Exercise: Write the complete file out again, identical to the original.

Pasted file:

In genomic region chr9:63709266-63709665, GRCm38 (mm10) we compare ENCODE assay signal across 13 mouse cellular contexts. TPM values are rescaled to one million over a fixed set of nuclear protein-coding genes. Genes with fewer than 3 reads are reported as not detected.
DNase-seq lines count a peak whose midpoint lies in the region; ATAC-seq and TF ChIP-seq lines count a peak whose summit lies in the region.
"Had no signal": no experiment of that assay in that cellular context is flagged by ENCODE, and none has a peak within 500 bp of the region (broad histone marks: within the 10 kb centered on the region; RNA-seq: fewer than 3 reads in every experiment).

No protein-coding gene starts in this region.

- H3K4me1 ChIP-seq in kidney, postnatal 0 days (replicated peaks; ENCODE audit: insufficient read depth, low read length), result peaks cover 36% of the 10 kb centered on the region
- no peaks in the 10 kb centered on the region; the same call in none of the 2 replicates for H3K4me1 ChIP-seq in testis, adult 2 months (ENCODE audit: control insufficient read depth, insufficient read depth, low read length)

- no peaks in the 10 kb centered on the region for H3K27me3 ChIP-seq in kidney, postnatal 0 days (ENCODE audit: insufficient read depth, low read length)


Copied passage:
In genomic region chr9:63709266-63709665, GRCm38 (mm10) we compare ENCODE assay signal across 13 mouse cellular contexts. TPM values are rescaled to one million over a fixed set of nuclear protein-coding genes. Genes with fewer than 3 reads are reported as not detected.
DNase-seq lines count a peak whose midpoint lies in the region; ATAC-seq and TF ChIP-seq lines count a peak whose summit lies in the region.
"Had no signal": no experiment of that assay in that cellular context is flagged by ENCODE, and none has a peak within 500 bp of the region (broad histone marks: within the 10 kb centered on the region; RNA-seq: fewer than 3 reads in every experiment).

No protein-coding gene starts in this region.

- H3K4me1 ChIP-seq in kidney, postnatal 0 days (replicated peaks; ENCODE audit: insufficient read depth, low read length), result peaks cover 36% of the 10 kb centered on the region
- no peaks in the 10 kb centered on the region; the same call in none of the 2 replicates for H3K4me1 ChIP-seq in testis, adult 2 months (ENCODE audit: control insufficient read depth, insufficient read depth, low read length)

- no peaks in the 10 kb centered on the region for H3K27me3 ChIP-seq in kidney, postnatal 0 days (ENCODE audit: insufficient read depth, low read length)